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Perhaps some advice. I have a Toshiba Satellite laptop, professional, so it is the only screen I have to view my pictures and develop them in Paintshop Pro. When I see my pictures on other people's larger screens I begin to realise that perhaps I could get more out of using a better screen.
I'm thinking about going over to an Apple Mac laptop, at great expense, and I'm wondering if anyone has an opinion in terms of really getting great benefits from doing that before I fork out a lot of shekels.
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As you already have a laptop, why not get a desktop like IMac?
Oh, by the way, my lifestyle doesn't accommodate having a desktop or an external screen...travel far too much for that... Jonathan
Macbook won't give you much larger screen. The largest is Macbook Pro with 17" screen, and that cost almost £2k.
Quote: Macbook won't give you much larger screen. The largest is Macbook Pro with 17" screen, and that cost almost £2k.
It's not really size of screen, but more quality of screen and graphics....Thanks.
There are only so many manufacturers of screens and graphics cards, so its not a Mac or PC thing. Further I would say for photo editing its more down to the screen than the graphics card.
Sony have some lap top's optimised for photo editing and the top Dell laptops have good screens. Some come with built in calibration devices from memory.
So for photo editing specify the screen and pick the OS you want.
But for photo editing an external screen is the best, as you want to control the viewing angle and relative screen position and calibrate it under the lighting it is being used.
There are lots of reasons for buying a Mac(Book), but the screen isn't especially one of them - their screens are good, but not necessarily better than upper-brand windows laptops.
One thing which is worth knowing is that a MacBook costs you £0.30 per charge. Maybe that's the same as Dells, but it still seems a lot.
Can you get Mac Books without those glossy reflective screens these days? I would avoid the glossy screens for photo editing. They look nice at first but those reflections annoy.
You wont look back; i've been a convert for just over a year now!
Quote: Can you get Mac Books without those glossy reflective screens these days? I would avoid the glossy screens for photo editing. They look nice at first but those reflections annoy.
All current Apple laptops have glossy screens apart from the 17" Macbook Pro as it wasn't updated when all the other laptops were.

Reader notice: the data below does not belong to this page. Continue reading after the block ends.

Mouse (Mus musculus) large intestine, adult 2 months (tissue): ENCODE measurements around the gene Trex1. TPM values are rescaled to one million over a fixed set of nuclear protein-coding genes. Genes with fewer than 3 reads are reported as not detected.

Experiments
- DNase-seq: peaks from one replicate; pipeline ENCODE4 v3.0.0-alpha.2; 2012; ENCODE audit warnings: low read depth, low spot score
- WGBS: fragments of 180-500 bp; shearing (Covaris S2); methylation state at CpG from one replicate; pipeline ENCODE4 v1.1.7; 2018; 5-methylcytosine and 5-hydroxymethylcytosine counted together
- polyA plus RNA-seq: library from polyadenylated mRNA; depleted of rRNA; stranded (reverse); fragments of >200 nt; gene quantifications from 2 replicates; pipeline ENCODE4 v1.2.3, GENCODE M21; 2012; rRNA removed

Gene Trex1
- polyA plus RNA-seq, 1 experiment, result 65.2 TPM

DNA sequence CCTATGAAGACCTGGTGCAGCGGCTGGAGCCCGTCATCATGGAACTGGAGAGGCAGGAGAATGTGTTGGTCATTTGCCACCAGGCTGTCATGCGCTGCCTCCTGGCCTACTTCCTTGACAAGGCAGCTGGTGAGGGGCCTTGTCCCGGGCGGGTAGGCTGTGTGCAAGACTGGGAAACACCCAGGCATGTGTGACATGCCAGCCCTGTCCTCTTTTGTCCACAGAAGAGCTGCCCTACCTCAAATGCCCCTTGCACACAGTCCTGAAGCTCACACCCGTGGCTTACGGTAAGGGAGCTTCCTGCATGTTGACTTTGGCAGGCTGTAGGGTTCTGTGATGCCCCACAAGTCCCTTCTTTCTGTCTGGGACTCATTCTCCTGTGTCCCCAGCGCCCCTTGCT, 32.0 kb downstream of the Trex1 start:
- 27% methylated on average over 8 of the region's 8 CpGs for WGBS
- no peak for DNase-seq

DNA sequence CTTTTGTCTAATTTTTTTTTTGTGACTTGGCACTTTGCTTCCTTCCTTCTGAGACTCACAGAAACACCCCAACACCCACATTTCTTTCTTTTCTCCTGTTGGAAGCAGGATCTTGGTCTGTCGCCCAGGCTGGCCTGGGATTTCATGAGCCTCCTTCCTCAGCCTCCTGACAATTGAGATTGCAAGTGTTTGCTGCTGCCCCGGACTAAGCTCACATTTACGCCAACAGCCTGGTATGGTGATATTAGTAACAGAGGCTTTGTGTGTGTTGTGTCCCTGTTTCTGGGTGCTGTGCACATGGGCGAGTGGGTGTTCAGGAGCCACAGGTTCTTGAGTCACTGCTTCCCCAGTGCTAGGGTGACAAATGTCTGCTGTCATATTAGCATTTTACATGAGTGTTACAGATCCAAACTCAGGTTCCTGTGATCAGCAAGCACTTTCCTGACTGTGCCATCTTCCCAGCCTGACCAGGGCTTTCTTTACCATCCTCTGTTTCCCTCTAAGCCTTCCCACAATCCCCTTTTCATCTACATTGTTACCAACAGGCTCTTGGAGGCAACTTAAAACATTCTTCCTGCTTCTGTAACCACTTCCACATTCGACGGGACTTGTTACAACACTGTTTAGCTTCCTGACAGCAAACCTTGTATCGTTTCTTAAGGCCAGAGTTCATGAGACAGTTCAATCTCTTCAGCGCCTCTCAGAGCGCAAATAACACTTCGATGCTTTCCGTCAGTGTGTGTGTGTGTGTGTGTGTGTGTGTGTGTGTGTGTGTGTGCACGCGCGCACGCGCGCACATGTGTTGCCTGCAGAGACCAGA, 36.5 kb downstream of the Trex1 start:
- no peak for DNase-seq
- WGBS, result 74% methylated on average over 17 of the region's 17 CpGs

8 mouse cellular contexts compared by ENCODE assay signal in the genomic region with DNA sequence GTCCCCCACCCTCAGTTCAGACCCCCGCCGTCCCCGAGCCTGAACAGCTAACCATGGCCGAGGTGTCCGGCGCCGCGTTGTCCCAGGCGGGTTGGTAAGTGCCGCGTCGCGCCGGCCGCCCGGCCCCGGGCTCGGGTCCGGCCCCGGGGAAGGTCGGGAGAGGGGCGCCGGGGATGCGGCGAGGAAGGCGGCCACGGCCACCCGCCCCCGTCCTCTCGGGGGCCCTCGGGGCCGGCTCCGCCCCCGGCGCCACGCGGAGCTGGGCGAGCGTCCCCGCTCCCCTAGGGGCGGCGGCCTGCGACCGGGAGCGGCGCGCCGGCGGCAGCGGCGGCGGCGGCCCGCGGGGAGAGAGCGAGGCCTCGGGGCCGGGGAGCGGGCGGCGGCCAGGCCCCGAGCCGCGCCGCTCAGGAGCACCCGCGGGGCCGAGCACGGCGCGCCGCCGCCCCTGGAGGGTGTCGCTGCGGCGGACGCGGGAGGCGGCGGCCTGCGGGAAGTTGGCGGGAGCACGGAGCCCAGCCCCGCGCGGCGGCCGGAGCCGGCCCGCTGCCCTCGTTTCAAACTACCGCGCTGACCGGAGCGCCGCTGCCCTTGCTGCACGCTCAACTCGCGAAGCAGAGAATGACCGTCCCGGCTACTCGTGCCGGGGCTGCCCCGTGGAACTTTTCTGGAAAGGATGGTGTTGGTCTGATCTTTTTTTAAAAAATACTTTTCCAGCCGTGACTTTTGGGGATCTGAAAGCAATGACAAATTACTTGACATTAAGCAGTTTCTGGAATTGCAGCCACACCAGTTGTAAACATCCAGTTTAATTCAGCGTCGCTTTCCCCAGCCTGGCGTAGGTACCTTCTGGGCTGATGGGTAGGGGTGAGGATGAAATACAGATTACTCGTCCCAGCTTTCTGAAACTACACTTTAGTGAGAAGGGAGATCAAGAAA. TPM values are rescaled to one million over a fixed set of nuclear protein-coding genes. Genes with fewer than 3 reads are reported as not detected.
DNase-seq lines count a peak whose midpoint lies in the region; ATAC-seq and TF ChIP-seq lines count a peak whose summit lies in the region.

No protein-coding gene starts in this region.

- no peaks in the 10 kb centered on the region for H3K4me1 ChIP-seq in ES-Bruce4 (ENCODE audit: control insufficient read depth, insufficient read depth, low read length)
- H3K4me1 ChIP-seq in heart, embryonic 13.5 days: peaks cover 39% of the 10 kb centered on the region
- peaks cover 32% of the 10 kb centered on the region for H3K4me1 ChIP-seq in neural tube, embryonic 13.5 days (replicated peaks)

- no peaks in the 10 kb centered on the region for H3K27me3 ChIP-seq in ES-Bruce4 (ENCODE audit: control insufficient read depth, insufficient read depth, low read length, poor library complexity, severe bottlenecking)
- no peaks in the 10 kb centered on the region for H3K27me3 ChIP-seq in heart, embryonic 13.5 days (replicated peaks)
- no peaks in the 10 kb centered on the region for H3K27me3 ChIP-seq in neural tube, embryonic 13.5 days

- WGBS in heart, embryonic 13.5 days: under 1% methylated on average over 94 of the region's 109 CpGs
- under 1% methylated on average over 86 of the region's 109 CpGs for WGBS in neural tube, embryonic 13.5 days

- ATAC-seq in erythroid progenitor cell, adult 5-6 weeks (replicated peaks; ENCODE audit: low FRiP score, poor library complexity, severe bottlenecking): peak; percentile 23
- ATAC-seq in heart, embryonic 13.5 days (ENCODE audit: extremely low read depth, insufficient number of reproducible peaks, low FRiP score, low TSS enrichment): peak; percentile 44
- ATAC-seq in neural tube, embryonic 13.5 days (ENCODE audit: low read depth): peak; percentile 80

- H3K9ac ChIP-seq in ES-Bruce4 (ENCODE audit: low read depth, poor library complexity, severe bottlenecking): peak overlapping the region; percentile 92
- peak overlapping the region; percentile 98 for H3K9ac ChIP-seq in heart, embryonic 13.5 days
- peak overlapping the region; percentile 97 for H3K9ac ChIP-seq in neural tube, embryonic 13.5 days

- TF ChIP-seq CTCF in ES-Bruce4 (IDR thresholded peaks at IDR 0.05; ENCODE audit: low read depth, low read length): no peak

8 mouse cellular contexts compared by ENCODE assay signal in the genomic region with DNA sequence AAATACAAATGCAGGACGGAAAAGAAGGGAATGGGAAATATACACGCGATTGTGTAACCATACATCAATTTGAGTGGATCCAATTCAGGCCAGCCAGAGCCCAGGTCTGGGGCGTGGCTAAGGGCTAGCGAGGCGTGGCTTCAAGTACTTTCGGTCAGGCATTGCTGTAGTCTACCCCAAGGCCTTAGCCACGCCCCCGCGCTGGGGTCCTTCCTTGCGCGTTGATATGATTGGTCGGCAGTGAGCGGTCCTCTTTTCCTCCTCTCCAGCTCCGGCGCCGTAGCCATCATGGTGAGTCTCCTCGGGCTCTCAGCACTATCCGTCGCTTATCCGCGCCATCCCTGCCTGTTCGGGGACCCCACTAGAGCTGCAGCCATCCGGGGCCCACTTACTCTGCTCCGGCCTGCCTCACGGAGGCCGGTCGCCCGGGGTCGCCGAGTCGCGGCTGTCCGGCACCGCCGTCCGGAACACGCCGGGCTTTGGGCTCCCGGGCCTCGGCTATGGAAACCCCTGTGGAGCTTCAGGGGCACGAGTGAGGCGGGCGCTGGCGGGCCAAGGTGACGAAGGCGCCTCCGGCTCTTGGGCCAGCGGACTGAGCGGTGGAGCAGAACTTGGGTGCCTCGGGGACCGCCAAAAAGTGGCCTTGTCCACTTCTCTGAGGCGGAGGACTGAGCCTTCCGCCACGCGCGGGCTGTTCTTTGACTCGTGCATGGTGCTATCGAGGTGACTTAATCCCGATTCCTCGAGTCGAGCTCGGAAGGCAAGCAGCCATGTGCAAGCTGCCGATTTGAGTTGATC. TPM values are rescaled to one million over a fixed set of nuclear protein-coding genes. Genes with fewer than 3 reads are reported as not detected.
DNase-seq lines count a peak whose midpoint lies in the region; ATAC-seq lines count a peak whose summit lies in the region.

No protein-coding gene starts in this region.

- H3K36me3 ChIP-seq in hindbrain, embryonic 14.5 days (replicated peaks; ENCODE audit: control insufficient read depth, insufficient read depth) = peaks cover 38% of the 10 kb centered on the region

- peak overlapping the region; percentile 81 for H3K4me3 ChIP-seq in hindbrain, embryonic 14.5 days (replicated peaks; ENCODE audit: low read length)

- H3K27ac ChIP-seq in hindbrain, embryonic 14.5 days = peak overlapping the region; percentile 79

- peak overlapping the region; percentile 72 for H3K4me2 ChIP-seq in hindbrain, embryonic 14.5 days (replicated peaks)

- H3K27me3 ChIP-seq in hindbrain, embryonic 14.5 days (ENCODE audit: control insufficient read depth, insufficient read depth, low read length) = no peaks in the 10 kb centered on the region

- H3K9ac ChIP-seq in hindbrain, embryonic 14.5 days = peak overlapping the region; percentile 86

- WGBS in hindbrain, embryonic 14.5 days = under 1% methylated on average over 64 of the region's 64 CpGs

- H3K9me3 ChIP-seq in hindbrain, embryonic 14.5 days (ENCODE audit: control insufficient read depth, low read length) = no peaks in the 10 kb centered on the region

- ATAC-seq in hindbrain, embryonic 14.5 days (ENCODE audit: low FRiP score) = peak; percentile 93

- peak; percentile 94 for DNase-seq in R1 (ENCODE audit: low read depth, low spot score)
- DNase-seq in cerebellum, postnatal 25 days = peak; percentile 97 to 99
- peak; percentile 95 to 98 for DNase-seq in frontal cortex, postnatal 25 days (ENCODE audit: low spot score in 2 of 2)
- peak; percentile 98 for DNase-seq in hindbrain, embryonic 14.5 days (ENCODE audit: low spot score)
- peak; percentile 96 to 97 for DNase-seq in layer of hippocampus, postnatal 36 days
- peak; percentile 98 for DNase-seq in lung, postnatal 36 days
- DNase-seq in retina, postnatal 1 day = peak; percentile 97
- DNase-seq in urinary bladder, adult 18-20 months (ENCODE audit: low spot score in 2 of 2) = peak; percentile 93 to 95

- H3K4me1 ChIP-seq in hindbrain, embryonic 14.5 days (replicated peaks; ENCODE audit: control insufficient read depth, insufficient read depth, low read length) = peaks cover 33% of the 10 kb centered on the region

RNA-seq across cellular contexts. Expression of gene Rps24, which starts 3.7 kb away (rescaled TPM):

No laptop of any brand will provide a great screen for photo editing. Colour critical work is always best done on a separate monitor.
Quote: No laptop of any brand will provide a great screen for photo editing. Colour critical work is always best done on a separate monitor.
...but the new MacBooks have better screens than most, in this respect.
I've been using mine for about a month now, and the glossy screen is really not as much of a problem in practice as I thought it would be. The screen calibrates well and it's clearly better than my (3 year-old) 23" Cinema Display...
Quote: ...but the new MacBooks have better screens than most, in this respect.
Why? Yes its nice and trendy shiny but that is not the best display. The best choice has to be a decent display without the gloss. There are plenty of good screen's out there.
Why they had to drop the matt screens is beyond me. I guess it is looks first.
I too would vote for a good stand alone screen.
Have you actually tried using a gloss screen for any length of time? It's not the big disaster people seem to think it is. Besides, we were all using glossy CRTs until TFT displays came along....
Having used one for a while, I actually now prefer it to my standalone display to the extent that I'm considering buying the (glossy) 24" Apple display to replace my 23".
As jools says, the glossiness or otherwise is one of the less important qualities of screens - its a big deal in the showroom when the computer is turned off, but not otherwise.
If you have lights behind you and therefore reflections on the screen, you need to fix the lights before you start editing pictures.
Stolzy, why should users have to live with an old problem that has been solved on modern devices? We know we do not need to have glossy screens so why go backwards?
If you are using a lap top as a mobile device then it is hard to get the exact lighting condition.
Lets turn it on its head, apart from device styling why pick a glossy screen when the better solution is available? I used to use shiny computer screens that glowed orange, will we go back to that?
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